Flattened by Cyclone Larry five years ago, Australian towns in northern Queensland brace for a much more ferocious Cyclone Yasi.
More than 400,000 people live in the cyclone's expected path, which includes the cities of Cairns, Townsville and Mackay. The entire stretch is popular with tourists and includes Australia's Great Barrier Reef.
CAIRNS, AUSTRALIA (FEBRUARY 2, 2011) NETWORK TEN - Thousands of residents crammed into shelters and others made last-minute storm preparations in northeastern Australia as a cyclone, described as the most powerful in the country's history, barreled toward the coastline on Wednesday (February 2).
Cyclone Yasi was upgraded to a maximum-strength category five storm, with the massive storm system covering an area bigger than Italy or New Zealand.
"If it hits as big as its going to hit, the house won't even be here tomorrow - so I don't even know why I'm bothering," said one Cairns resident as he boarded up his home with plywood.
Some residents had to be turned away from overcrowded shelters packed to the brim with evacuees.
"Try Redlynch, if it's full we'll go somewhere else - if that's full we might find a big tree and lie under that," said one resident.
The area between Cairns and Innisfail will face the full force of the cyclone.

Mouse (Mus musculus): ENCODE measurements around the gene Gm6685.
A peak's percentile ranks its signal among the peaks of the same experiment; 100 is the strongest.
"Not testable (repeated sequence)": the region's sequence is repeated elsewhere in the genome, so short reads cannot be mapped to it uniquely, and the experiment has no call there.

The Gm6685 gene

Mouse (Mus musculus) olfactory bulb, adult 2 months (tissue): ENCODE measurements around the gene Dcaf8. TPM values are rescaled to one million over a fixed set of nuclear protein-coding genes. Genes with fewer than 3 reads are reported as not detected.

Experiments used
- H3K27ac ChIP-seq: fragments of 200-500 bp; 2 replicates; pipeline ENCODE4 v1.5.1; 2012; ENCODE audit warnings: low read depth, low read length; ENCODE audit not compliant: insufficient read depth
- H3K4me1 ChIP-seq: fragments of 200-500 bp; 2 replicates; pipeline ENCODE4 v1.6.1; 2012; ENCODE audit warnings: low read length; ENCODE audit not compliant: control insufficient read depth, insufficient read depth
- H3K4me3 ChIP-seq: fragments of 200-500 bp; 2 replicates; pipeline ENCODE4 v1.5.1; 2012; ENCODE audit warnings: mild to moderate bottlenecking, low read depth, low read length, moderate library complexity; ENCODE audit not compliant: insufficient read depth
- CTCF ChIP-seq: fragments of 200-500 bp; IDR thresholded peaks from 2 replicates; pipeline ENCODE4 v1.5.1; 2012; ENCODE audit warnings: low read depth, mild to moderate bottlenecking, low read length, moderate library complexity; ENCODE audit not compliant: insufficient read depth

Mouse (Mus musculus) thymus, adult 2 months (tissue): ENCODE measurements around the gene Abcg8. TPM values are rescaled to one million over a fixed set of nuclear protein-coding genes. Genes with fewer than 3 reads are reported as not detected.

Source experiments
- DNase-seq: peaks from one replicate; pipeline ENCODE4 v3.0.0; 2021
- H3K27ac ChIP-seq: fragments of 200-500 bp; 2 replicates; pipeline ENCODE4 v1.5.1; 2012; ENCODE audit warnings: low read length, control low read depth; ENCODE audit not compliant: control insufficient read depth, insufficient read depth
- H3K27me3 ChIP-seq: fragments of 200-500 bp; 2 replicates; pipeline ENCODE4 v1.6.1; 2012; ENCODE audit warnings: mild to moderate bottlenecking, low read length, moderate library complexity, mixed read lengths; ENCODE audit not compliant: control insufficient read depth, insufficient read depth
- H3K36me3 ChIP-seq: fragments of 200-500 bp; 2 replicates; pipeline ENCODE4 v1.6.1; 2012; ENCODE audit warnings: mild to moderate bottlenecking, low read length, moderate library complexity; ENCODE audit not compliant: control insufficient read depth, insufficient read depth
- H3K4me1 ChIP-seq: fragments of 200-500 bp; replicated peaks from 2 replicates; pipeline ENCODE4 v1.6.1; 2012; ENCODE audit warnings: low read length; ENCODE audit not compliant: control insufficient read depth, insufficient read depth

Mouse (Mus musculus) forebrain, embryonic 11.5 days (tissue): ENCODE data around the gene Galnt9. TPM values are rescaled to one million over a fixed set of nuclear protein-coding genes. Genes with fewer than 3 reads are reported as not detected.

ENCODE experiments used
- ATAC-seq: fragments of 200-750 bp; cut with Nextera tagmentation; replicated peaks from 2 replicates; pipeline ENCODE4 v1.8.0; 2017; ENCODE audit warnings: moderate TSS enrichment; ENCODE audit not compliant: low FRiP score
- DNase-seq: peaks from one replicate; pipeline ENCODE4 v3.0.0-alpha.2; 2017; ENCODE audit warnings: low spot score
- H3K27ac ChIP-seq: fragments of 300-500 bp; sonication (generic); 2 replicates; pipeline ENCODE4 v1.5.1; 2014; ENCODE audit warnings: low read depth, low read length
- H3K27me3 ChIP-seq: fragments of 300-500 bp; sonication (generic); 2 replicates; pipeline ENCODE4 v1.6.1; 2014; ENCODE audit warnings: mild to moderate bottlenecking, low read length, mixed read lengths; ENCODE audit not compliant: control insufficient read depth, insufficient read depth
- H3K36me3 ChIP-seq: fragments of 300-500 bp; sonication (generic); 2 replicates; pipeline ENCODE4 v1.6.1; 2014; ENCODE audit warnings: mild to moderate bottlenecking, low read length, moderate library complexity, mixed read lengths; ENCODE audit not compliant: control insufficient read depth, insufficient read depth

Police began knocking on homes along Cairns beach on Wednesday (February 2) morning and warned remaining residents to get out as soon as they could.
Cairns airport has been closed and planes have been tied to the ground ahead.
Many tourists have had no choice but to bunker down until the cyclone passes.
"Well we're in the hotel down here and we'll take the outside furniture in and close the curtains. Hopefully that will take care of us," said one American tourist.
Those who have chosen to stay have stocked up on essential goods such as ice and fuel. Most stores and service stations were closed in the evening.
Meanwhile, in the township of Innisfail (100km south of Cairns), residents were bracing for a much more powerful storm than Cyclone Larry, which hit the region five years ago.
Hundreds have taken refuge in the town's hall, bringing with them clothes, food, and water. Cyclone Yasi is expected to hit the coast at high tide - the worst possible time.
"We're losing a house. We're losing friends. It's scary. It really is," said a crying young girl.
"We were only the first street or two going back, being evacuated now we're looking at four or five streets going back," said Innisfail Mayor Neil Clarke.
Some chose to evacuate too late and missed the window of opportunity to leave.
The Lawrence family, who lost their home to Cyclone Larry, were unable to leave for Mackay.
"It's category 5. I don't know. I don't know. We don't know where else to go," said the mother of the Lawrence family.
Engineers warned that even "cyclone proof" homes could be blown apart by winds expected to reach 300 km (186 miles) per hour when it hits later on Wednesday.
Yasi is a maximum-strength category five storm, on a par with Hurricane Katrina which wrecked New Orleans in 2005. Its centre is expected to hit land a little after midnight (1400 GMT).
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